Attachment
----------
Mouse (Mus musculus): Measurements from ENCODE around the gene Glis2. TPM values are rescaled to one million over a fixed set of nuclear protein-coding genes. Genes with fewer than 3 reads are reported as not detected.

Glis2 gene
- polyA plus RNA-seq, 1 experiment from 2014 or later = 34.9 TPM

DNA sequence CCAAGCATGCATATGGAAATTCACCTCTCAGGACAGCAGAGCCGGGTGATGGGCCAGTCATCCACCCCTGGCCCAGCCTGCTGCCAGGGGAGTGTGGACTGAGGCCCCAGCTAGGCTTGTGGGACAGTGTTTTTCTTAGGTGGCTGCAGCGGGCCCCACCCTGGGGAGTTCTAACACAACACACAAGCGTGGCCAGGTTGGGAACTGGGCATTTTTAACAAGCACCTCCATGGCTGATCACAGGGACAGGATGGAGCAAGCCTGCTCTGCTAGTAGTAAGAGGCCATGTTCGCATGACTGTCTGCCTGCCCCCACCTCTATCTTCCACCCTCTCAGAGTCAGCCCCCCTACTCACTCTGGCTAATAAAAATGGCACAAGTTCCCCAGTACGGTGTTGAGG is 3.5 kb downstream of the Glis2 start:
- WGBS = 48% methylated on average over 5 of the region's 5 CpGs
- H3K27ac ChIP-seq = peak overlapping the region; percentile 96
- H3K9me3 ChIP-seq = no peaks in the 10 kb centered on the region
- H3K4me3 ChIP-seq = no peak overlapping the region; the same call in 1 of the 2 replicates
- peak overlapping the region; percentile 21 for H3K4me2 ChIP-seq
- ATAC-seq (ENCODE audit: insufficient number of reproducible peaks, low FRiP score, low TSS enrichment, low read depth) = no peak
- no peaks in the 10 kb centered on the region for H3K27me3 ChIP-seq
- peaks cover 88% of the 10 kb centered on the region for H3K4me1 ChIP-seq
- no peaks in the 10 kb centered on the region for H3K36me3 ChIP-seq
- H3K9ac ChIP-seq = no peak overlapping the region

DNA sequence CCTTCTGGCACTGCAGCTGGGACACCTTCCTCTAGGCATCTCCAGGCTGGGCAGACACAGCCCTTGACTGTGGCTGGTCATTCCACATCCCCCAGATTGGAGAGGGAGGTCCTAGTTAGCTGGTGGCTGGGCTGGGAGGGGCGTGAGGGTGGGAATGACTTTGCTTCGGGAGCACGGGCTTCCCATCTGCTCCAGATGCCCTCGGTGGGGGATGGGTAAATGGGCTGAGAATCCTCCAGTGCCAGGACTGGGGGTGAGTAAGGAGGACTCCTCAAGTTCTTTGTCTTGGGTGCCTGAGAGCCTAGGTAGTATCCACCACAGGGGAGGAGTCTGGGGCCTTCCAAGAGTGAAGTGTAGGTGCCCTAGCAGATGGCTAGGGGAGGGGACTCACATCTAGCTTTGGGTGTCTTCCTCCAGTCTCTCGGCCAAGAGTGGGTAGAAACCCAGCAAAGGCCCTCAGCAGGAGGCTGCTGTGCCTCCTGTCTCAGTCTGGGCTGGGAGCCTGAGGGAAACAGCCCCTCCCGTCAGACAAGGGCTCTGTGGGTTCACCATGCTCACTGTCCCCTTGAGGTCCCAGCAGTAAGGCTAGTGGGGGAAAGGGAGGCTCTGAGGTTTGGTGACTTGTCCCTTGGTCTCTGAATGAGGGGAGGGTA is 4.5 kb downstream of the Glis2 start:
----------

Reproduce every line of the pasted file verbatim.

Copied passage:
Mouse (Mus musculus): Measurements from ENCODE around the gene Glis2. TPM values are rescaled to one million over a fixed set of nuclear protein-coding genes. Genes with fewer than 3 reads are reported as not detected.

Glis2 gene
- polyA plus RNA-seq, 1 experiment from 2014 or later = 34.9 TPM

DNA sequence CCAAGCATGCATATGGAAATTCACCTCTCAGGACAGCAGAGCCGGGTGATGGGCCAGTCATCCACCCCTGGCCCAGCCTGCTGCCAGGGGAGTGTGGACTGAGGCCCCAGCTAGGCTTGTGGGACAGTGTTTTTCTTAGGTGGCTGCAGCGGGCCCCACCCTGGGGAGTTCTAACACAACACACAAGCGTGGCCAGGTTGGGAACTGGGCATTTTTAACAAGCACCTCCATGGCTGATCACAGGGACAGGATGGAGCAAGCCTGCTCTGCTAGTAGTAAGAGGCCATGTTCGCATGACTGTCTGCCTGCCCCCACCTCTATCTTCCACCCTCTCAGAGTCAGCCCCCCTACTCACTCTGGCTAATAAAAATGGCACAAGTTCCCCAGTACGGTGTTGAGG is 3.5 kb downstream of the Glis2 start:
- WGBS = 48% methylated on average over 5 of the region's 5 CpGs
- H3K27ac ChIP-seq = peak overlapping the region; percentile 96
- H3K9me3 ChIP-seq = no peaks in the 10 kb centered on the region
- H3K4me3 ChIP-seq = no peak overlapping the region; the same call in 1 of the 2 replicates
- peak overlapping the region; percentile 21 for H3K4me2 ChIP-seq
- ATAC-seq (ENCODE audit: insufficient number of reproducible peaks, low FRiP score, low TSS enrichment, low read depth) = no peak
- no peaks in the 10 kb centered on the region for H3K27me3 ChIP-seq
- peaks cover 88% of the 10 kb centered on the region for H3K4me1 ChIP-seq
- no peaks in the 10 kb centered on the region for H3K36me3 ChIP-seq
- H3K9ac ChIP-seq = no peak overlapping the region

DNA sequence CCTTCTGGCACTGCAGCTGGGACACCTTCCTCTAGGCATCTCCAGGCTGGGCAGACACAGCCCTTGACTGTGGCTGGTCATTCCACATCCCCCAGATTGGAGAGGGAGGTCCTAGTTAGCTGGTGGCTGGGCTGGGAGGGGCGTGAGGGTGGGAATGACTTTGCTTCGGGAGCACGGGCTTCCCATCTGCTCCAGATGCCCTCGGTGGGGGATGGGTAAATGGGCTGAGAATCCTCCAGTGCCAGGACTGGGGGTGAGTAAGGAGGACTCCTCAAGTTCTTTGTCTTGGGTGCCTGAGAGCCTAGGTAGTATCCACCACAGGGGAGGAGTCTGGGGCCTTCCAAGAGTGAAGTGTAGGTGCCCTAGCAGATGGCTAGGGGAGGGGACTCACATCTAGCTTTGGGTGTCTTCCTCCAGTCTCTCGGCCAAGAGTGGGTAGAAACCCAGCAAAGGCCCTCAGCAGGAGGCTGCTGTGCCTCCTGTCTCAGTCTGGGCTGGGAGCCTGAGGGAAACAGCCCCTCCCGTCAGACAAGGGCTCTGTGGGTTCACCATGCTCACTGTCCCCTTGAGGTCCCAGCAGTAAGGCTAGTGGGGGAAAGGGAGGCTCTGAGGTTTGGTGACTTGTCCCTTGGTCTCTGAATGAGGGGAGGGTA is 4.5 kb downstream of the Glis2 start: